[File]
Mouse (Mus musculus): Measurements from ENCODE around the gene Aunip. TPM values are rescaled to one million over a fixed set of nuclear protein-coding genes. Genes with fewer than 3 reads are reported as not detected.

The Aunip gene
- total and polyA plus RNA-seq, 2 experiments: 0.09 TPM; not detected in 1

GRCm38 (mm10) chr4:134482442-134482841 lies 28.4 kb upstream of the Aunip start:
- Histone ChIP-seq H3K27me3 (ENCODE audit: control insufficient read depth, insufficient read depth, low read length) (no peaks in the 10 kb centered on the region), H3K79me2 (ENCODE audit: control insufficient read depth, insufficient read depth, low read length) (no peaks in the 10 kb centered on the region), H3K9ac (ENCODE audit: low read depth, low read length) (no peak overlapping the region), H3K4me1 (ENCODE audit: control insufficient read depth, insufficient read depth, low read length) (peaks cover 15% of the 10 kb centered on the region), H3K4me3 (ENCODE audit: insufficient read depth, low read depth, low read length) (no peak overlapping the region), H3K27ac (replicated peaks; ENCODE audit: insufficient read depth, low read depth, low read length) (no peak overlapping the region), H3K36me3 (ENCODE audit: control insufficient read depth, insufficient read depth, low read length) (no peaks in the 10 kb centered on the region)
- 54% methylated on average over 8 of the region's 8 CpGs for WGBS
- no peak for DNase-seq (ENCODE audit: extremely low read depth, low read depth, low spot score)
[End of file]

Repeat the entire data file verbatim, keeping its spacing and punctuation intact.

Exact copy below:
Mouse (Mus musculus): Measurements from ENCODE around the gene Aunip. TPM values are rescaled to one million over a fixed set of nuclear protein-coding genes. Genes with fewer than 3 reads are reported as not detected.

The Aunip gene
- total and polyA plus RNA-seq, 2 experiments: 0.09 TPM; not detected in 1

GRCm38 (mm10) chr4:134482442-134482841 lies 28.4 kb upstream of the Aunip start:
- Histone ChIP-seq H3K27me3 (ENCODE audit: control insufficient read depth, insufficient read depth, low read length) (no peaks in the 10 kb centered on the region), H3K79me2 (ENCODE audit: control insufficient read depth, insufficient read depth, low read length) (no peaks in the 10 kb centered on the region), H3K9ac (ENCODE audit: low read depth, low read length) (no peak overlapping the region), H3K4me1 (ENCODE audit: control insufficient read depth, insufficient read depth, low read length) (peaks cover 15% of the 10 kb centered on the region), H3K4me3 (ENCODE audit: insufficient read depth, low read depth, low read length) (no peak overlapping the region), H3K27ac (replicated peaks; ENCODE audit: insufficient read depth, low read depth, low read length) (no peak overlapping the region), H3K36me3 (ENCODE audit: control insufficient read depth, insufficient read depth, low read length) (no peaks in the 10 kb centered on the region)
- 54% methylated on average over 8 of the region's 8 CpGs for WGBS
- no peak for DNase-seq (ENCODE audit: extremely low read depth, low read depth, low spot score)